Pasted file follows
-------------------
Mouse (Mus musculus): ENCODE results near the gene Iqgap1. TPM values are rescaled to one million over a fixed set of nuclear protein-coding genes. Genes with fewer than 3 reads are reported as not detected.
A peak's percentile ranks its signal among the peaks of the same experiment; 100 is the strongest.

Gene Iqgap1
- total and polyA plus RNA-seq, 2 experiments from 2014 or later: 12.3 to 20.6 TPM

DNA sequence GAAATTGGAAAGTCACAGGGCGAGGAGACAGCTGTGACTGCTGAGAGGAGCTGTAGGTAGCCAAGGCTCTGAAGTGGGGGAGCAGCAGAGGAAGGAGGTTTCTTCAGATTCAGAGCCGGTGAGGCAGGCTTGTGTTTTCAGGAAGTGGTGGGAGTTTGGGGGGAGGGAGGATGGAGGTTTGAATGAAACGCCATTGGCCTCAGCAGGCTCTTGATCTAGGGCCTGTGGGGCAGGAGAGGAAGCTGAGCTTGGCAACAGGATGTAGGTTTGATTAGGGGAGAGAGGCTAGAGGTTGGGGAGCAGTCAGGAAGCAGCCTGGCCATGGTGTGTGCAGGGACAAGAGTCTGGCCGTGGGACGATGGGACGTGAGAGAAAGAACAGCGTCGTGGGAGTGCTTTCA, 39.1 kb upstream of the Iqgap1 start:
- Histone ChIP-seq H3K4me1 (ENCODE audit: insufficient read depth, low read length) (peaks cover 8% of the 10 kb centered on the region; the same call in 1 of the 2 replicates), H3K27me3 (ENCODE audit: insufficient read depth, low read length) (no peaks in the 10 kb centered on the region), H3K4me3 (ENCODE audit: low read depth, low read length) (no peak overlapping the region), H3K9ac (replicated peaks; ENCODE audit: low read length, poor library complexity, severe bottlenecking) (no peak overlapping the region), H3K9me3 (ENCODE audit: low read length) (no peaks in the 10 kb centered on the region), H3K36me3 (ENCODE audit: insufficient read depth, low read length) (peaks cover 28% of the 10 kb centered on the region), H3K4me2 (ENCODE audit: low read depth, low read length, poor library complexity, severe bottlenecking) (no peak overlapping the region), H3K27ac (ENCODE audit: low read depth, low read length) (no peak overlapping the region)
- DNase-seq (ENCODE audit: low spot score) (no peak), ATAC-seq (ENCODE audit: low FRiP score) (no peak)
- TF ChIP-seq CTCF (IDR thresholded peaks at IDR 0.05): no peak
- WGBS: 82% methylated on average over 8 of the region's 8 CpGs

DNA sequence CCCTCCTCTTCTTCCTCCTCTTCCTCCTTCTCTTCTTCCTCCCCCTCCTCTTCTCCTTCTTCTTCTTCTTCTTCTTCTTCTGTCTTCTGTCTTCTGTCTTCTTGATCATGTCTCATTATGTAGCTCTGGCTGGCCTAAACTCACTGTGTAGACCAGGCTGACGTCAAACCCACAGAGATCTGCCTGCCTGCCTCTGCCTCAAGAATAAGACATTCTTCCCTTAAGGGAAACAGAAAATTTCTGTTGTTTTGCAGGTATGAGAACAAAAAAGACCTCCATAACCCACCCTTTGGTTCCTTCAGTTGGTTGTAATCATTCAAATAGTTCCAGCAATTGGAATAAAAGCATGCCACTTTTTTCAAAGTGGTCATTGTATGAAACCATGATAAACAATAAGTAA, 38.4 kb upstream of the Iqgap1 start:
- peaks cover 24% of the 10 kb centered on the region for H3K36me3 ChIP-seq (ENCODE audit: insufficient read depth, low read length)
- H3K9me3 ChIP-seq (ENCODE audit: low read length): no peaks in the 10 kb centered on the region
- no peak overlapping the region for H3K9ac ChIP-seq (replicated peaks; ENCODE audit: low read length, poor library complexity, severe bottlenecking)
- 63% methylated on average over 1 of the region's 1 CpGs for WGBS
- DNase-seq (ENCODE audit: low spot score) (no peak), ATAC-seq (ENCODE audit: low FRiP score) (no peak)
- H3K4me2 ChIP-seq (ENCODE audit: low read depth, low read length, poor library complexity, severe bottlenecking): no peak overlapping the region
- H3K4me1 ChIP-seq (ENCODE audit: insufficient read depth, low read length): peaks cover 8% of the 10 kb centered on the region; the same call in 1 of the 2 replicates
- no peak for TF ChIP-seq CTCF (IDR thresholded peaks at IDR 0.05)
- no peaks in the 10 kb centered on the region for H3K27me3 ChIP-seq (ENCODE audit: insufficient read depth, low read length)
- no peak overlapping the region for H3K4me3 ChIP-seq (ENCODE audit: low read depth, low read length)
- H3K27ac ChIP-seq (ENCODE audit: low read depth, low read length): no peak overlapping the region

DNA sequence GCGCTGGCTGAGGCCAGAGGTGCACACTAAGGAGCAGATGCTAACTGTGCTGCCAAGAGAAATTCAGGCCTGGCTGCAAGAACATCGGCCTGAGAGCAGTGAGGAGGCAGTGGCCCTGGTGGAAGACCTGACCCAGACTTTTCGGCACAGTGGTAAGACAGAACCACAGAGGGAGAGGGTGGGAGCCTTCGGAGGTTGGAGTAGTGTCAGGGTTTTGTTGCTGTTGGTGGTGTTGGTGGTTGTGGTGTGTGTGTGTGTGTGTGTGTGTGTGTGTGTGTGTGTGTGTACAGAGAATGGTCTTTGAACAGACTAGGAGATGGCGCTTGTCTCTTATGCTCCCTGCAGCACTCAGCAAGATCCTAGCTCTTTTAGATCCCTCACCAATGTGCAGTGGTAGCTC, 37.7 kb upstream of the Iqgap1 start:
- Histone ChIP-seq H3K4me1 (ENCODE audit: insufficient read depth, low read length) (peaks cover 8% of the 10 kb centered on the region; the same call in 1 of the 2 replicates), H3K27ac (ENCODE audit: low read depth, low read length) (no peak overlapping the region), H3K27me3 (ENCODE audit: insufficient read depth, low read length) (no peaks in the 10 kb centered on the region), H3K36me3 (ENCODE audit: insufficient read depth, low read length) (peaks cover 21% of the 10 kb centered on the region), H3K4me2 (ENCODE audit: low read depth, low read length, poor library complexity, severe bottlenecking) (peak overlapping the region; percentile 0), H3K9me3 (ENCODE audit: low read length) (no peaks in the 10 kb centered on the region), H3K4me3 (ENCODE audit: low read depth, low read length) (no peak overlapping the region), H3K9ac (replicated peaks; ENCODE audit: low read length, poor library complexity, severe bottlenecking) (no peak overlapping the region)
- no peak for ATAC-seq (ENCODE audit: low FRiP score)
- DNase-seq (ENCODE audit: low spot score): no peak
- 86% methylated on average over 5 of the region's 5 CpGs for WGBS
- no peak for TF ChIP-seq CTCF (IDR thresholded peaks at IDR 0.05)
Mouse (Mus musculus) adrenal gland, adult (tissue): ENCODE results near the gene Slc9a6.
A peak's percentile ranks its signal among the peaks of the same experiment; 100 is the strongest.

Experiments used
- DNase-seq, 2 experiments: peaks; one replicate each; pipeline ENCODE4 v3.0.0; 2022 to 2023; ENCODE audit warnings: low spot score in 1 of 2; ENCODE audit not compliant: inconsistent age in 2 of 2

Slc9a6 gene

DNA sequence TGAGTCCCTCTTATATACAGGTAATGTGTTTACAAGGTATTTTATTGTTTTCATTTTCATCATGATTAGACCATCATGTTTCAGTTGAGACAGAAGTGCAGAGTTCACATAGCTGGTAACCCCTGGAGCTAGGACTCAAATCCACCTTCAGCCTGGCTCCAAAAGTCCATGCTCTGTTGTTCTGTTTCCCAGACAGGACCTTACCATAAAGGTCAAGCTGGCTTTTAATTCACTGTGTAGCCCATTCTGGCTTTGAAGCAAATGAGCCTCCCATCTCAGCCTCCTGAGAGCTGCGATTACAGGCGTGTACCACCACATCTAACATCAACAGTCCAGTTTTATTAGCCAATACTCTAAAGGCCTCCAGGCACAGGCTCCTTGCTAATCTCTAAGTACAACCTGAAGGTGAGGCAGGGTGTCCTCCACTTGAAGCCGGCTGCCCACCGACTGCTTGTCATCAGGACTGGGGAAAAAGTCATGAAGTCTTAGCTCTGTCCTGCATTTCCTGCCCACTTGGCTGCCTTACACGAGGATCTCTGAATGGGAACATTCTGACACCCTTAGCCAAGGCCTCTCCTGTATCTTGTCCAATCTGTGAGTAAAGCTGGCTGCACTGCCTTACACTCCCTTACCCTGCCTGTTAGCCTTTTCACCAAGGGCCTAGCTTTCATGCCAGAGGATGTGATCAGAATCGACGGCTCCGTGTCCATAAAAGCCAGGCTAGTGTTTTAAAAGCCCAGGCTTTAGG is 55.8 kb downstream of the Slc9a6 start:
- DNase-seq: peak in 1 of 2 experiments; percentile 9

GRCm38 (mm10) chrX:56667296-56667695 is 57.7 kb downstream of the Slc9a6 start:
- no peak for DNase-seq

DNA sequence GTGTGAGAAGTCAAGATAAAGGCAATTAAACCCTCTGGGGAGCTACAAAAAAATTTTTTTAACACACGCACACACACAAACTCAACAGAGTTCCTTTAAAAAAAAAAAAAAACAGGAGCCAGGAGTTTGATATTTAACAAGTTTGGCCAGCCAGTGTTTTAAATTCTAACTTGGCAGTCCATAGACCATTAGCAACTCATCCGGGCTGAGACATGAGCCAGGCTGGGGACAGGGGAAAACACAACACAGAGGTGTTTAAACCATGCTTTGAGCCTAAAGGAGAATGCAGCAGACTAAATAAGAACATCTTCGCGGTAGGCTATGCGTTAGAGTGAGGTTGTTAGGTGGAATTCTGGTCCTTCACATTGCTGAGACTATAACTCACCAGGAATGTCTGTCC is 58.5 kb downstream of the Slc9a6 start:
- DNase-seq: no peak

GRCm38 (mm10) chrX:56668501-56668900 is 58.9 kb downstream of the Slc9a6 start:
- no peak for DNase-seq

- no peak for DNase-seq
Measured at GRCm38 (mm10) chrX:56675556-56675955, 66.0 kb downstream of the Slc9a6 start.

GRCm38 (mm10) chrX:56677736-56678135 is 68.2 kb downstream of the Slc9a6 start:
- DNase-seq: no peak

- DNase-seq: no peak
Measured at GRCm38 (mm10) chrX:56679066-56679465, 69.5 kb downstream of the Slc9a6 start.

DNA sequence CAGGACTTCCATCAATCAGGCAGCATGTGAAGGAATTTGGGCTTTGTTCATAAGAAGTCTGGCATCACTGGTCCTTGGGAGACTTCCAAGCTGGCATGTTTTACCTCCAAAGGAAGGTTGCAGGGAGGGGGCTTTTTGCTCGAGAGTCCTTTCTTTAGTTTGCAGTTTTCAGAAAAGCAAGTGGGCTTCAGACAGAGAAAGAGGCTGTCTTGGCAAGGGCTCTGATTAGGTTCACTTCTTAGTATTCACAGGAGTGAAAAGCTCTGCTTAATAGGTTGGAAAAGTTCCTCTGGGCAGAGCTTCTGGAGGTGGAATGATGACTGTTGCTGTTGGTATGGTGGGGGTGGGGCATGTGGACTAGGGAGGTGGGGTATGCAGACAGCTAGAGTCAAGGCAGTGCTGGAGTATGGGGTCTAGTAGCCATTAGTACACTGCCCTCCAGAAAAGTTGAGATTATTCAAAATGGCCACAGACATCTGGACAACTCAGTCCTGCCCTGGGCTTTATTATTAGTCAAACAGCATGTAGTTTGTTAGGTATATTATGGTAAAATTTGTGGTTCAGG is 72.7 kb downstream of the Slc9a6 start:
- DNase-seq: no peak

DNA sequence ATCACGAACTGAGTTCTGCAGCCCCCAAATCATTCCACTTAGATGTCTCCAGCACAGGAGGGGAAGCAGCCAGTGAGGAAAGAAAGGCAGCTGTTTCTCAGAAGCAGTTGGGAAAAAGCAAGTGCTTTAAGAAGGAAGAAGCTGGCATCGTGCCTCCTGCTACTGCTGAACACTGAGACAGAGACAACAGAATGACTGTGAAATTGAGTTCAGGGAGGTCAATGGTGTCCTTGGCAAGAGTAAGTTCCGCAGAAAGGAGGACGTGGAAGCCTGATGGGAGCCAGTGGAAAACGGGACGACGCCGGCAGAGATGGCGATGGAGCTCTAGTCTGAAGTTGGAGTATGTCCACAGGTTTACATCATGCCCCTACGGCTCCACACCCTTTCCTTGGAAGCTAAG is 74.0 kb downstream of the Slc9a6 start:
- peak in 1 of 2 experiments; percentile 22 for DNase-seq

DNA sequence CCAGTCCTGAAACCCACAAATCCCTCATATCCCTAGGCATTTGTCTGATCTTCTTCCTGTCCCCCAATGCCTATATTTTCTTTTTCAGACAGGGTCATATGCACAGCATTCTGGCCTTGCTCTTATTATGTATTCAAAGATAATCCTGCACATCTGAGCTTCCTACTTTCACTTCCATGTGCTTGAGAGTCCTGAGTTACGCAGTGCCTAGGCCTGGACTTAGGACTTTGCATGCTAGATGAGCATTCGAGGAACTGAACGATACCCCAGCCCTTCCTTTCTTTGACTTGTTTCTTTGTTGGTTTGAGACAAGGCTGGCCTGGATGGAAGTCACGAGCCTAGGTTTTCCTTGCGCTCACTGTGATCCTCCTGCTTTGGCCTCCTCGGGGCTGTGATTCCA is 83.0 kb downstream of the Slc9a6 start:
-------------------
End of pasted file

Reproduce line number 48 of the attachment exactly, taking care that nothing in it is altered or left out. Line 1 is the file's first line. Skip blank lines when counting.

- DNase-seq: no peak